Tanning hides is a craft that has been a part of human culture as long as there has been human culture. The very earliest hunter-gatherer tribes wore skins, and cured them without harsh chemicals. These techniques are still commonly used by folks who do leather work or hunt. Though chemical kits are available for home use, chemicals can be dangerous. Even a hide as large as a deer can be tanned naturally and by hand.
Commercial tanning is done with chemicals, and makes leather inferior to naturally tanned skins (see Reference 1). “Brain” tanning and “bark” tanning use emulsified oils and tree bark, respectively, in place of toxic chemicals.
What You'll Need
Depending on the size of your pelt, you’ll need a large frame or a smaller board. A scraper will be necessary, for removing fat and meat from the inside the pelt. For a large skin, you’ll also need salt. For bark tanning, you’ll need about twice as much bark as the weight of your pelt.
By tacking a small pelt to a board, or stretching a large skin on a frame, air-dry the skin, flesh side out. Scrape all the flesh and fat from the inside of the pelt. Take care to prevent spoilage of the skin. Until it’s tanned, skin will rot the same way meat will, so once it’s dry, store it in a cool, dry place. Don’t expose the skin to sun or heat. Large skins will need to be salted. Apply granulated salt to the flesh side of the fresh skin, 1 lb. of salt to 1 lb. of skin.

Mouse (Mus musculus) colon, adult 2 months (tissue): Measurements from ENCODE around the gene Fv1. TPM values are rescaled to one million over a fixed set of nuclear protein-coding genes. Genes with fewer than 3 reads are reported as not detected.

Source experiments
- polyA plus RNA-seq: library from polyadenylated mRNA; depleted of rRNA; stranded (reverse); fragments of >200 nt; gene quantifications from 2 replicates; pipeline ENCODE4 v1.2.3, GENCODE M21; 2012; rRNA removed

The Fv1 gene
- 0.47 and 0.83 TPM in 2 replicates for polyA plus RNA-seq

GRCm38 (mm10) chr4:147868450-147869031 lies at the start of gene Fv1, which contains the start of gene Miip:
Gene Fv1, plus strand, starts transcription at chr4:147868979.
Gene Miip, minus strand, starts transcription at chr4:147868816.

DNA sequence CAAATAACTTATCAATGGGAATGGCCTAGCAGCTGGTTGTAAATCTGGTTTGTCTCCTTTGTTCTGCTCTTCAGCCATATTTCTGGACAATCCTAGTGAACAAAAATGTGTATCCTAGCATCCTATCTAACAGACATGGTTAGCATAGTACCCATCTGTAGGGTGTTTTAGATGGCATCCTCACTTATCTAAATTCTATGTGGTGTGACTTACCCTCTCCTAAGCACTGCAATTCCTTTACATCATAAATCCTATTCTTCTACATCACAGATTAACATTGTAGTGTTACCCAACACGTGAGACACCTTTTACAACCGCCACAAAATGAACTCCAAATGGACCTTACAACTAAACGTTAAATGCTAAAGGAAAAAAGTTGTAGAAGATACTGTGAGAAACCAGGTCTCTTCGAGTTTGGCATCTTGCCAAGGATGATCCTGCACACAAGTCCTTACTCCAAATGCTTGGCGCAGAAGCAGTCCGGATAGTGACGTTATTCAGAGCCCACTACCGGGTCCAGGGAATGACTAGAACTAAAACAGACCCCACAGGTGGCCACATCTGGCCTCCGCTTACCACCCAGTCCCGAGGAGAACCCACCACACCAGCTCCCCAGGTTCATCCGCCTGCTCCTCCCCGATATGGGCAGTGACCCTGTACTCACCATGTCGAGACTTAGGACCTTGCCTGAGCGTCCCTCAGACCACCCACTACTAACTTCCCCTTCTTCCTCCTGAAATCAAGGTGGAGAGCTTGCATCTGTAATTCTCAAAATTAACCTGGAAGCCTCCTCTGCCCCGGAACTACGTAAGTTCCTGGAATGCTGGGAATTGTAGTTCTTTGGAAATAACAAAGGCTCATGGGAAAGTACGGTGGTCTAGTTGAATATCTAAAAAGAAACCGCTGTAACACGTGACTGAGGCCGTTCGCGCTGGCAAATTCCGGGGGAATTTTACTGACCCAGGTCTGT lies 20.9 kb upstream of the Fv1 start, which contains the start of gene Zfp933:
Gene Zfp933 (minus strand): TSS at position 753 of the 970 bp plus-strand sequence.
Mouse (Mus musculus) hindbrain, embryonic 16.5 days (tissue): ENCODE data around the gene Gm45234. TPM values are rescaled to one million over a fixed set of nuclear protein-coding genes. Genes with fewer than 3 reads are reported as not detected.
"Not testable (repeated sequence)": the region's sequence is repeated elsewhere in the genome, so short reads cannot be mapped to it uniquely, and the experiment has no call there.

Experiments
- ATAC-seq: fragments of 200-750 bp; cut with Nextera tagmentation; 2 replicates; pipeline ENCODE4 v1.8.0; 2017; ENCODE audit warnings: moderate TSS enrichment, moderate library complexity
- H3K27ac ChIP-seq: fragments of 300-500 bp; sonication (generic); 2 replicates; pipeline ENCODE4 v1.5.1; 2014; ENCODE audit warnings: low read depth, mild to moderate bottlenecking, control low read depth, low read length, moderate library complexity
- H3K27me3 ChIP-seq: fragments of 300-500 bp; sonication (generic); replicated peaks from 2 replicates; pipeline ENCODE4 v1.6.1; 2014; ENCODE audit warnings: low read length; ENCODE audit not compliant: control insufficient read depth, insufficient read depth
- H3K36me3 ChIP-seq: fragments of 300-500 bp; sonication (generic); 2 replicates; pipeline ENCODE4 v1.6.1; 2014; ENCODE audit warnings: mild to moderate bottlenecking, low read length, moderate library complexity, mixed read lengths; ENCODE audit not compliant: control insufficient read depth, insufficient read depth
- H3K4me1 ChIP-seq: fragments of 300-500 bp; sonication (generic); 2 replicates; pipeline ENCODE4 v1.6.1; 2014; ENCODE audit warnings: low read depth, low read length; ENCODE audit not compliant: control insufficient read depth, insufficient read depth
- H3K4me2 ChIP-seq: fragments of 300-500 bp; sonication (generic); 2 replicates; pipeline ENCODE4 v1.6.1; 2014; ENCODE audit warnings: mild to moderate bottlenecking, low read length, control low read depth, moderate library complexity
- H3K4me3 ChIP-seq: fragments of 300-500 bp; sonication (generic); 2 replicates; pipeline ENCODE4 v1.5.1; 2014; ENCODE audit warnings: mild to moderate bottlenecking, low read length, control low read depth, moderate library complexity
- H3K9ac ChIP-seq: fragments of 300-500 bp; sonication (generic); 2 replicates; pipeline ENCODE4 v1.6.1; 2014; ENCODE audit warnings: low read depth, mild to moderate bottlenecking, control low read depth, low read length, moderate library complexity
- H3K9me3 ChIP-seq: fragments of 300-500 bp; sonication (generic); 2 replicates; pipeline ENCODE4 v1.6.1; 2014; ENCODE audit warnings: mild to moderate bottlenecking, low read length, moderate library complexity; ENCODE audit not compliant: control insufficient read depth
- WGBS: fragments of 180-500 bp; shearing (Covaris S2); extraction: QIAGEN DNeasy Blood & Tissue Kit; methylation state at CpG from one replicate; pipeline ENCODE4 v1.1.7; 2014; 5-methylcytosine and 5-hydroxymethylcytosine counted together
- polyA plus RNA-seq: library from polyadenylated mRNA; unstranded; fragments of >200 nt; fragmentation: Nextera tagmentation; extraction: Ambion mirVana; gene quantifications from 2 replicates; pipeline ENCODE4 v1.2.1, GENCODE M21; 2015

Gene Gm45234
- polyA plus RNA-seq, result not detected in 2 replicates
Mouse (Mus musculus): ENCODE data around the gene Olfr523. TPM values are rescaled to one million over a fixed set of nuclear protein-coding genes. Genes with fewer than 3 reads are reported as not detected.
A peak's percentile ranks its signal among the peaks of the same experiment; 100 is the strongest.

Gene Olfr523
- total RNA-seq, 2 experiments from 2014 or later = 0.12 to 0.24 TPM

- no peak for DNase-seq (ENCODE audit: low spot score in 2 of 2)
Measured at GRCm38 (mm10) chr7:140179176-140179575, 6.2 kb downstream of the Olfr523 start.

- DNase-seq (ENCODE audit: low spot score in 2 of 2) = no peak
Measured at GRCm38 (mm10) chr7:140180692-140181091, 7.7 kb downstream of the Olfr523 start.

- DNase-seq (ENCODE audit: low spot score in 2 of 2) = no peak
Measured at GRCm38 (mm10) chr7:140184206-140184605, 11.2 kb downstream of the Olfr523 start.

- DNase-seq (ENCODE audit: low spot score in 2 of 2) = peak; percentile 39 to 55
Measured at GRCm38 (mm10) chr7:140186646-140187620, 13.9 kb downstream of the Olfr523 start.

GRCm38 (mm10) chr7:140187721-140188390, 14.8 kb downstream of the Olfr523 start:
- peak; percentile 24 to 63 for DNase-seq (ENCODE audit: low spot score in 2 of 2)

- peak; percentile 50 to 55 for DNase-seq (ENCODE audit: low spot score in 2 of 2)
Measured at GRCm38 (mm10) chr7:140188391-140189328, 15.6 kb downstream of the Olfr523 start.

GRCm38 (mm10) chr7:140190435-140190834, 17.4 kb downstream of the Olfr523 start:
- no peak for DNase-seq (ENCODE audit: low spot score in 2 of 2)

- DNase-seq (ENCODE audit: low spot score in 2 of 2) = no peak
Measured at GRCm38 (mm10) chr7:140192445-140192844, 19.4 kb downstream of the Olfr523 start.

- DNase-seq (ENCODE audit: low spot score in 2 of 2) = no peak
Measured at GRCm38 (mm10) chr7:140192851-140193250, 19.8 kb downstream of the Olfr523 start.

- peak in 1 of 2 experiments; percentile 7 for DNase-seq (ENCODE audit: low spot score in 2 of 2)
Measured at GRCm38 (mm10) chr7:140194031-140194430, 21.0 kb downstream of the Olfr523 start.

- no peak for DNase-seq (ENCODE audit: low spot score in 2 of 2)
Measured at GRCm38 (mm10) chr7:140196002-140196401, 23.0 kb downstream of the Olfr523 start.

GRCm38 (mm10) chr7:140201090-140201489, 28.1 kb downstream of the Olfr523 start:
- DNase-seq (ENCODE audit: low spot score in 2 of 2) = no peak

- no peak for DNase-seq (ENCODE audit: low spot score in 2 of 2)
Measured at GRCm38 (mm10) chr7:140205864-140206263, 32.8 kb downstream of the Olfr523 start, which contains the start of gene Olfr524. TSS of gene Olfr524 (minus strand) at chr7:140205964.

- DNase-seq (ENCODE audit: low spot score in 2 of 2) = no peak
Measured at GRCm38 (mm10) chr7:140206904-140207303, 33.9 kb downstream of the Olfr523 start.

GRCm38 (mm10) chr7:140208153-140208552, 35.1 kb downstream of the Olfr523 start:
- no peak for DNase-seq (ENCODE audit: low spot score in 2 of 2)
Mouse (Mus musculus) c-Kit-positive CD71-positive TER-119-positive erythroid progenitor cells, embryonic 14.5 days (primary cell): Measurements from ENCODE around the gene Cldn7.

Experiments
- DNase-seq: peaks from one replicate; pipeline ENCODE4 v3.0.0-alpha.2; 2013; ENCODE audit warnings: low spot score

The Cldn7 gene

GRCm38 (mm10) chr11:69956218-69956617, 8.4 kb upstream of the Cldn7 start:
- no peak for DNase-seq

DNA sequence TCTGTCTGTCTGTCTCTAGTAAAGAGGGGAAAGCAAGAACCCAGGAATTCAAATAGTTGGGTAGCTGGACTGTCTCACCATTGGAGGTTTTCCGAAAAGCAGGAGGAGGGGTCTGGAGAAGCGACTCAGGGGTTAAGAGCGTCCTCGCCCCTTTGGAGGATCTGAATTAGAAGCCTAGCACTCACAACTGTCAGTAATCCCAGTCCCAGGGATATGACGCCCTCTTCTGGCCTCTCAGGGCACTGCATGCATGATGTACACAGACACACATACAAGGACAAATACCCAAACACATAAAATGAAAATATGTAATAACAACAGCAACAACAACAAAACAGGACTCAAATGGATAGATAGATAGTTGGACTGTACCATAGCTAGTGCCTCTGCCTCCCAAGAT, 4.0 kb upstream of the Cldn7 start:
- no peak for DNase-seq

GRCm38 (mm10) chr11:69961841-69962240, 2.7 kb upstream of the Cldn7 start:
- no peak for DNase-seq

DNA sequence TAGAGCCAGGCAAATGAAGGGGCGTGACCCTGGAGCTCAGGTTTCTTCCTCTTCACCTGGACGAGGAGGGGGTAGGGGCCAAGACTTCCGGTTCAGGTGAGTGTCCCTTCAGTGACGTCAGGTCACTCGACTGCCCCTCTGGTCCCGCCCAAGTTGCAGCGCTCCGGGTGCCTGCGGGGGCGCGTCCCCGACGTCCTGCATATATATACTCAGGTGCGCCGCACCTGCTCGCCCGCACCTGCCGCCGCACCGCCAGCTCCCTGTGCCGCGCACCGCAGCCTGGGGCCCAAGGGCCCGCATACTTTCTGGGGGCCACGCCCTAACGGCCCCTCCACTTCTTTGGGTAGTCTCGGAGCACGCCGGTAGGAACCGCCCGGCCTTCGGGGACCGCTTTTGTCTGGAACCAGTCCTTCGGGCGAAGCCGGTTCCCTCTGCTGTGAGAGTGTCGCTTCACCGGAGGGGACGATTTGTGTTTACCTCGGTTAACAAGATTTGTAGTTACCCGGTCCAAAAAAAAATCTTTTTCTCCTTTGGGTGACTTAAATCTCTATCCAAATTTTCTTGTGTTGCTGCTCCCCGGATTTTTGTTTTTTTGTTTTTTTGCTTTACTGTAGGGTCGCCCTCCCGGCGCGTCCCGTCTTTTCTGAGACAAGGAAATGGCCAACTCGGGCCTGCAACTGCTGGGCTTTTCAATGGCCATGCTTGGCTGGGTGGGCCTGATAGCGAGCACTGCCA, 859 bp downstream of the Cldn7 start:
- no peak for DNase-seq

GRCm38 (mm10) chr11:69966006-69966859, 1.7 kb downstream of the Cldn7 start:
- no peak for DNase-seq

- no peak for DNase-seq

Next, soak your pelt in water. A large hide might take several days to soften. In this case, you’ll need to change the water each day to prevent spoilage of the pelt. A top-loading washing machine can be helpful, but use cold water and stop the machine before it enters the spin cycle.
Barks used for tanning include oaks, fir, willow, chestnut, birch, alder, and hemlock. Grind the bark as finely as possible, then boil it in water to leach the tannin. Soak the pelt in a container large enough to allow the liquid to reach all parts of it. For the first tanning bath, dilute the liquid 1 to 1. Too strong a mixture for the first bath will cause the outside of the skin to tan first and prevent curing of the inside. The first bath should take about a week. Agitate frequently.
The second bath should be stronger than the first, and strengthened every few days until the skin has been tanning for five or six weeks. Vinegar can be added to acidify and strengthen the mixture further.
You’ll know the skin is thoroughly tanned when in a cross-section the brown color goes entirely through the leather.